"If you make a stupid blunder, the enemy will take advantage of it. Similarly, if you happen to manage something clever or youíve learned the right spells, you can trick the enemy into wasting its turns with ineffectual magic. The robust combat system allows you to give up half a turn if you donít want a particular character to attack, so finding yourself in battle with one of your three heroes ill-equipped isnít the end of the world."
They say the Devil is in the details. If thatís the case, then heís all over Shin Megami Tensei: Digital Devil Saga, the not-quite-direct successor to last yearís surprise hit, Shin Megami Tensei: Nocturne. The games share numerous similarities, yet there are also significant differences. Some of them youíll appreciate and some you wonít. Itís all about those pesky details.
The first change will hit you right away. As the game opens, a group of soldiers is hunkered down amidst some ruins at the top of a hill. A cloudy sky sprinkles the area in a fine mist. At first, itís not clear who these characters are, or why you should care about them. Then the action centers in on one of them, the leader. His name is Serph and his pale complexion is plain like vanilla ice cream. Despite his unremarkable appearance, though, Serph is irreplaceable.
Argilla reminds him of this fact in a digitized voice. As you'll discover, most of the dialogue in this game is voice acted. Atlus really went out of its way to find just the right talent for the game. The results are dramatic without venturing into the realm of cheesiness. Thatís absolutely necessary when a game has a plot so complicated as this one.
Apparently not caring what Argilla feels is appropriate behavior for a leader, Serph charges down a hillside with his companions. Bullets fly toward the other group of soldiers gathered in the distance. At the slopeís bottom, Serph and company continue to exchange shots with their enemies. Explosions shake the rubble and Matrix-like scenes abound as the action slows to a crawl before explosions send rubble surging skyward.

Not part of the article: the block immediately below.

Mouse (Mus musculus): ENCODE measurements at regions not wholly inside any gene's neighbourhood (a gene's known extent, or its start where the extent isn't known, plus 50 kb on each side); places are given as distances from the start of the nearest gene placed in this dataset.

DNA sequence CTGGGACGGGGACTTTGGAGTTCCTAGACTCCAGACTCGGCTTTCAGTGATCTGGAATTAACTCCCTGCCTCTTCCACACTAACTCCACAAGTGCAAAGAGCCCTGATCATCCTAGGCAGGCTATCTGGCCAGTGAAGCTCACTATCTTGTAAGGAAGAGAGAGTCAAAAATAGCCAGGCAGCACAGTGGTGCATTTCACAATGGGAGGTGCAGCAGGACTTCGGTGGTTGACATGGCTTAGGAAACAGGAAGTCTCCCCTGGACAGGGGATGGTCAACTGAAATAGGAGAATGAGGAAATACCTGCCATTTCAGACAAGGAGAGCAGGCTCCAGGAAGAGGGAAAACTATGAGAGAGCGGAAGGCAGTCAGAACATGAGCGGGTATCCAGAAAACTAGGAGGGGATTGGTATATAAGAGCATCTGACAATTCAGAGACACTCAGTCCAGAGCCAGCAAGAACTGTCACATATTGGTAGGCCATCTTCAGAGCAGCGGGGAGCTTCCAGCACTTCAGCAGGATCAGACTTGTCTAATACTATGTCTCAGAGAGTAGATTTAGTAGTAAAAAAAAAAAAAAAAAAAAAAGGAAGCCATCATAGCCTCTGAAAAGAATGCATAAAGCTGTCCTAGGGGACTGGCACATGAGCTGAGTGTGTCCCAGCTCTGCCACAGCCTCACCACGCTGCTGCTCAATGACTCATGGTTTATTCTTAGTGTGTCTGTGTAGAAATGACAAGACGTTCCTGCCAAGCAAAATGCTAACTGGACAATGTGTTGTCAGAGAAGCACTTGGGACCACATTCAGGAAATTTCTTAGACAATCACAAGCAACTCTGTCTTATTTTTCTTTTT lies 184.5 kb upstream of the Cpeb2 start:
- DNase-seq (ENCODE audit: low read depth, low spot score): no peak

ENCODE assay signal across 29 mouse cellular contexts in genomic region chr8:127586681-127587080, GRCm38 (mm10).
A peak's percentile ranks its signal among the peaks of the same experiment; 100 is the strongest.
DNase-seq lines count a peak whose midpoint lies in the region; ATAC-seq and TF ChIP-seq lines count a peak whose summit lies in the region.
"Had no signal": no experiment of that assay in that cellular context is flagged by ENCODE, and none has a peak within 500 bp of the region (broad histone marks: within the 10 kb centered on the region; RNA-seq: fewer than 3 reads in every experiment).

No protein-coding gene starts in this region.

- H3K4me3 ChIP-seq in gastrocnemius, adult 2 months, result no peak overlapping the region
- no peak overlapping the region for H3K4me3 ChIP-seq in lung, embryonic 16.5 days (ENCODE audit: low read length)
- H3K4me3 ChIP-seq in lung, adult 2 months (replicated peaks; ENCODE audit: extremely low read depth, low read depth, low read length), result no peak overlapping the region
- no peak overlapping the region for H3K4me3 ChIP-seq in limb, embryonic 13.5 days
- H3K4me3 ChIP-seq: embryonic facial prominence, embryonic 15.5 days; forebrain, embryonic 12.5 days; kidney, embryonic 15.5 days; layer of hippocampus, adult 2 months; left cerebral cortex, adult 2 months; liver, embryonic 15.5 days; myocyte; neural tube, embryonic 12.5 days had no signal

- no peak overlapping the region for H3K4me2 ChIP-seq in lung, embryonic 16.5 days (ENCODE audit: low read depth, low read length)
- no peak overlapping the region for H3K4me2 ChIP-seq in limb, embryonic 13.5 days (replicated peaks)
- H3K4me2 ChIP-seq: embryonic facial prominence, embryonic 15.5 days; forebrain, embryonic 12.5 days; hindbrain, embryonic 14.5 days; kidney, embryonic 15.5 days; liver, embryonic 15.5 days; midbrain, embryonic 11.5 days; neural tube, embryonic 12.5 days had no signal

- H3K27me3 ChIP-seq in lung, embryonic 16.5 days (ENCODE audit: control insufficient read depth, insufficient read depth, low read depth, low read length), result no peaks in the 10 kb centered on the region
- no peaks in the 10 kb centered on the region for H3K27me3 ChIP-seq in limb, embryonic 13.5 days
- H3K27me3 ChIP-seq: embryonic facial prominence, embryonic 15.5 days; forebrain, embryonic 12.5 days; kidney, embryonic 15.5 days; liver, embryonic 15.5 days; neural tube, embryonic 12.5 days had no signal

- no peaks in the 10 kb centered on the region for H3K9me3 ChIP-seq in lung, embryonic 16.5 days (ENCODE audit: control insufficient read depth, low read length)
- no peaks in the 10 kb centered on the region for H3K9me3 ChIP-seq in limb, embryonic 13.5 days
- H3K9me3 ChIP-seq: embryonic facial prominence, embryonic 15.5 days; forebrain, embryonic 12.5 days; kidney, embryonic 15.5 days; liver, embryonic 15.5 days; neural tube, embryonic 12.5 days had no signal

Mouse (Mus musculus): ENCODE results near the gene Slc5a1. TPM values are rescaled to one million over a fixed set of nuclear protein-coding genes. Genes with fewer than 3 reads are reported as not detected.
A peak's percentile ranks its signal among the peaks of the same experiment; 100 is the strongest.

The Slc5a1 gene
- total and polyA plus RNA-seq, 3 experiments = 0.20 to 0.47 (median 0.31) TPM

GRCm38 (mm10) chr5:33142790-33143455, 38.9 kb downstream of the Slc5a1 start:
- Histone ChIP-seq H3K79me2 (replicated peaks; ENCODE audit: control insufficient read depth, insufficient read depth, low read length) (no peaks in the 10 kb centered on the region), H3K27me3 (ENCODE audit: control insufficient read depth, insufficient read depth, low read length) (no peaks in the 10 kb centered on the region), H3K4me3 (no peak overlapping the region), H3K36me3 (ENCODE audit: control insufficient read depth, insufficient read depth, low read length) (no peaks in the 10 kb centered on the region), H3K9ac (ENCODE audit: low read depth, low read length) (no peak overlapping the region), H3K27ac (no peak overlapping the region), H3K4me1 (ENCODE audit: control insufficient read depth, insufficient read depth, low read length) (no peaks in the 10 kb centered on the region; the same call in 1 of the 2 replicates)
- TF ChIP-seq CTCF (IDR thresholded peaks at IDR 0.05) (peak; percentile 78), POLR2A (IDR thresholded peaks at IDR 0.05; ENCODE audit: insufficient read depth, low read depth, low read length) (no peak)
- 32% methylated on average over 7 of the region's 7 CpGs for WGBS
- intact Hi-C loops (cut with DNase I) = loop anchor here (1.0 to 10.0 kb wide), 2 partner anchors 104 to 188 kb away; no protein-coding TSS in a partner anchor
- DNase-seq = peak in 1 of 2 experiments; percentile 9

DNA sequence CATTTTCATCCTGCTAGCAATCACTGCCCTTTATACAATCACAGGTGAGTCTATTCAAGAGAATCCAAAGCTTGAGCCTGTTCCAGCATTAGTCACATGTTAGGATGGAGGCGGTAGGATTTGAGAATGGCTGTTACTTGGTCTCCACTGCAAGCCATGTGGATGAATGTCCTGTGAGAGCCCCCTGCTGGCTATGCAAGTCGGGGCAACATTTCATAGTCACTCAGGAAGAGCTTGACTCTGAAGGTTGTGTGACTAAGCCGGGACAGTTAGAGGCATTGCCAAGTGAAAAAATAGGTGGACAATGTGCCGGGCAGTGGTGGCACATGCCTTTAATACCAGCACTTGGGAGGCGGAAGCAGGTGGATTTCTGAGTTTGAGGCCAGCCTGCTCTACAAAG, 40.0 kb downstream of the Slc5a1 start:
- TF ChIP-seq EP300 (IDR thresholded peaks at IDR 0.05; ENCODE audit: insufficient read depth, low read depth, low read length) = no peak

Then things get freaky. A blast cracks open an egg-shaped object. Green light washes over it and suddenly it disintegrates. Light beams lash outward like tendrils, streaking toward warm bodies. Serph and his friends are caught in the middle of it all. They stumble toward the ground. Reality blurs. Bodies crumple. Blood spatters obscure your view. When everything settles, the in-game world known as the Junkyard will never be the same again.
After this promising opening, youíll at last gain control of Serph. The next hour or two acquaints you with the gameís general design. It wonít take long to grow comfortable. Cinema sequences unfold at a decent pace, and between them you receive useful directions from your baseís occupants. At your home, you can plan your next move, refill health youíve lost in battle and even purchase supplies and ammunition. Though you might be anxious for Ďthe good stuff,í youíll have plenty of that in a moment.